Part 2: Lament that Leads to Justice: Celebrating Martin Luther King Jr.’s Transforming Leadership
“Where do we go from here—chaos or community?” Martin Luther King, Jr.
Lament is a spiritual practice that is more than mere catharsis; when practiced fully, it can be a powerful force for change—for so many reasons. First of all, we are addressing God directly with our complaint, even in our despair, and telling it like it is with precision. Talking to God directly about whatever is on our hearts is always a good place to start.
We are also taking a step of faith because we are moving towards a God we believe exists, a God who loves us, whose intentions towards us are always good, and who has the power to carry out those good intentions. We are creating space for the voices of those who have suffered to speak and be heard. We are examining our ways—asking questions about how we got here and why—which inevitably leads to confession of sin so we can be healed.
And finally, we are being prophetic because we are speaking forth the mind of God on a particular topic. We are declaring, “What is happening here is wrong! This is not how God intended it to be! God’s vision for God’s children is more and better than what we are experiencing now.” The prophetic aspect of lament never stops with simply expressing our feelings; it calls us to name sin for what it is, to repent and turn in a new direction. It positions us to participate actively and humbly in the coming of God’s kingdom as we pray, “Oh God, may it be so. Your kingdom come on earth AND in this specific aspect of our lives… as it is in heaven. Amen.”
“The prophets help us to relinquish false vision in order to imagine and receive a genuine alternative.” -Walter Bruegeman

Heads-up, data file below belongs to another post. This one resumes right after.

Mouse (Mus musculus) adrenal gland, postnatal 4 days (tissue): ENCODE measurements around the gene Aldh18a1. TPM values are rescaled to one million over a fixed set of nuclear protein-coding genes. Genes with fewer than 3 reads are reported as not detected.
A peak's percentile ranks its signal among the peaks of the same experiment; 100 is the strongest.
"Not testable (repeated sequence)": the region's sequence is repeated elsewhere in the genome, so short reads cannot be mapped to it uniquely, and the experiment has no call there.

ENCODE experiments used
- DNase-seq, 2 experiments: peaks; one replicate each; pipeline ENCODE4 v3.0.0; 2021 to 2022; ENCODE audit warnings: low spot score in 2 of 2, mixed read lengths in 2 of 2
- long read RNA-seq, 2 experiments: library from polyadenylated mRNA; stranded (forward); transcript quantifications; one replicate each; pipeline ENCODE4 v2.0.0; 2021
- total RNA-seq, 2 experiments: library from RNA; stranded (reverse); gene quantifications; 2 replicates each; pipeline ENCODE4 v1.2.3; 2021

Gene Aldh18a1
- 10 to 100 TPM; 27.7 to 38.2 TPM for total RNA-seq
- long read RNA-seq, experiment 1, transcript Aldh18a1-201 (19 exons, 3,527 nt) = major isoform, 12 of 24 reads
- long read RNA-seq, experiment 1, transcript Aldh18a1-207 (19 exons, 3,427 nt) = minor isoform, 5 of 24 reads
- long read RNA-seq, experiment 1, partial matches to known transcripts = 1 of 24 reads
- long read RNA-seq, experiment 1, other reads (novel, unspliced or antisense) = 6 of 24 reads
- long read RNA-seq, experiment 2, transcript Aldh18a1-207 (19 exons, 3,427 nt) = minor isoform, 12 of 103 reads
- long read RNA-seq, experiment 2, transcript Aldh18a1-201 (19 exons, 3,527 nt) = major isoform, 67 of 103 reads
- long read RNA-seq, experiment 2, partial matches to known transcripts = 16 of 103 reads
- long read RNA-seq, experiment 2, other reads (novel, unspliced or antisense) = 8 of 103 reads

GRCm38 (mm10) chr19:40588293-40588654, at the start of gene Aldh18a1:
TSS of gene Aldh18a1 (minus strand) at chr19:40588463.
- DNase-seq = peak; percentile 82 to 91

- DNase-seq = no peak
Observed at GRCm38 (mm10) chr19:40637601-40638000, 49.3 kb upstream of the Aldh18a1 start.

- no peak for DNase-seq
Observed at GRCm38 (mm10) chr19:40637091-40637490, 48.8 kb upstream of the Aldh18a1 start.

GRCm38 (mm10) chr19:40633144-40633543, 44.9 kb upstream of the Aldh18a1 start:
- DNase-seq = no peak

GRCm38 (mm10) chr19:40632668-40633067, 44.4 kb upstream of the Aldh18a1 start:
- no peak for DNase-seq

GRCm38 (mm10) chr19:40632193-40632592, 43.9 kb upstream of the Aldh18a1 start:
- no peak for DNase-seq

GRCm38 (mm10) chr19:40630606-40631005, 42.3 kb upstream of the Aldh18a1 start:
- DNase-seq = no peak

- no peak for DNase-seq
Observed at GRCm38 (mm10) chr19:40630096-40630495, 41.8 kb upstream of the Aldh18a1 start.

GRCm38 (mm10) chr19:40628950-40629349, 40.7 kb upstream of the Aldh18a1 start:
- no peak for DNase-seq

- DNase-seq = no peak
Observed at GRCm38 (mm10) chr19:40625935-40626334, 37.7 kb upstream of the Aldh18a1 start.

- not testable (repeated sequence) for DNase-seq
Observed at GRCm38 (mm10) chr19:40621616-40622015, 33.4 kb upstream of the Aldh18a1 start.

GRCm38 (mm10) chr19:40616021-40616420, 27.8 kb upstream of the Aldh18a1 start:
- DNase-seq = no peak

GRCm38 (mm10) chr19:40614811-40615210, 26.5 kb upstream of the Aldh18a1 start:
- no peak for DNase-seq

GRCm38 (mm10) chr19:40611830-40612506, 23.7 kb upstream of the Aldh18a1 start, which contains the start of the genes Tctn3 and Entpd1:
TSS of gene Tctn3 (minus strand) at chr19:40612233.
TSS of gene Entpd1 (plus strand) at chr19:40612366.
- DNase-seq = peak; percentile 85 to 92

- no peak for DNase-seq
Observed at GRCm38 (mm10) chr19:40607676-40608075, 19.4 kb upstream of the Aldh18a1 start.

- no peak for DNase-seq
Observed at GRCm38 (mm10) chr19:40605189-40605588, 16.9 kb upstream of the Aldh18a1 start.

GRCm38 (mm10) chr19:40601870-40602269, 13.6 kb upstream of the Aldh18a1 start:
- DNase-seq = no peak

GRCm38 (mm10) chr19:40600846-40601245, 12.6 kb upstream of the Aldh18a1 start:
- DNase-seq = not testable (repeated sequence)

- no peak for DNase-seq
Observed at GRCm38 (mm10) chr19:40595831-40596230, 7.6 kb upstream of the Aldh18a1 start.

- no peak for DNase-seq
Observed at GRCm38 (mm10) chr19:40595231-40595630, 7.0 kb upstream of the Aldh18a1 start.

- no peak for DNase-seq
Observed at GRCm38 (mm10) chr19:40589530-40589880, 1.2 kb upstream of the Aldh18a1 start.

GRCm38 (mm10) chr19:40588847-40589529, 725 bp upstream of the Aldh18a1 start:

Can I Get a Word?
Beyond the pain, the injustice, and the suffering caused by all that is wrong in our world, lament declares a WORD that points beyond destruction to right action—action that lays down clear tracks to run on toward justice, equity and shared flourishing for all of humanity. But that WORD needs to be delivered by THE RIGHT KIND OF LEADER in a way that catalyzes unity, oneness and shared momentum toward a common good, rather than the inflammatory rhetoric, incendiary tweets, defensive maneuvers, and partisan manipulation that so often characterize moments of cultural change. This is a leader who has undergone the deepest kind of transformation and rises to speak from a spiritual center. A leader whose inner spiritual authority transcends partisanship, elevating our discourse above the cacophony of argumentative, competitive, self-serving braying.
Dr. Martin Luther King, Jr. was that kind of leader.
In a sermon entitled “Pilgrimage to Nonviolence,” he addresses the role of suffering in his own necessary inner transformation. Although he hesitated to talk about his personal suffering, he did so because he knew that how we relate to suffering and other challenges is an important choice point in the formation of a leader. He says, “My personal trials have taught me the value of unmerited suffering. As my sufferings mounted, I soon realized that there were two ways I could respond to my situation—either to react with bitterness or to seek to transform the suffering into a creative force. I decided to follow the latter course.”
How grateful we are today for the course he chose! No leader, not even Jesus himself, becomes a great leader without suffering and, more precisely, learning to bear with unmerited suffering. It is in this crucible that transforming leadership is forged; it emerges as lament leads to right action, taken at the right time, and in the right spirit. Only a transforming leader can make a statement like the one Dr. King makes in the midst of the injustice and violence he (and others committed to the civil rights movement) were experiencing: “Along the way of life, someone must have sense enough and morality enough to cut off the chain of hate and evil. The greatest way to do that is through love.”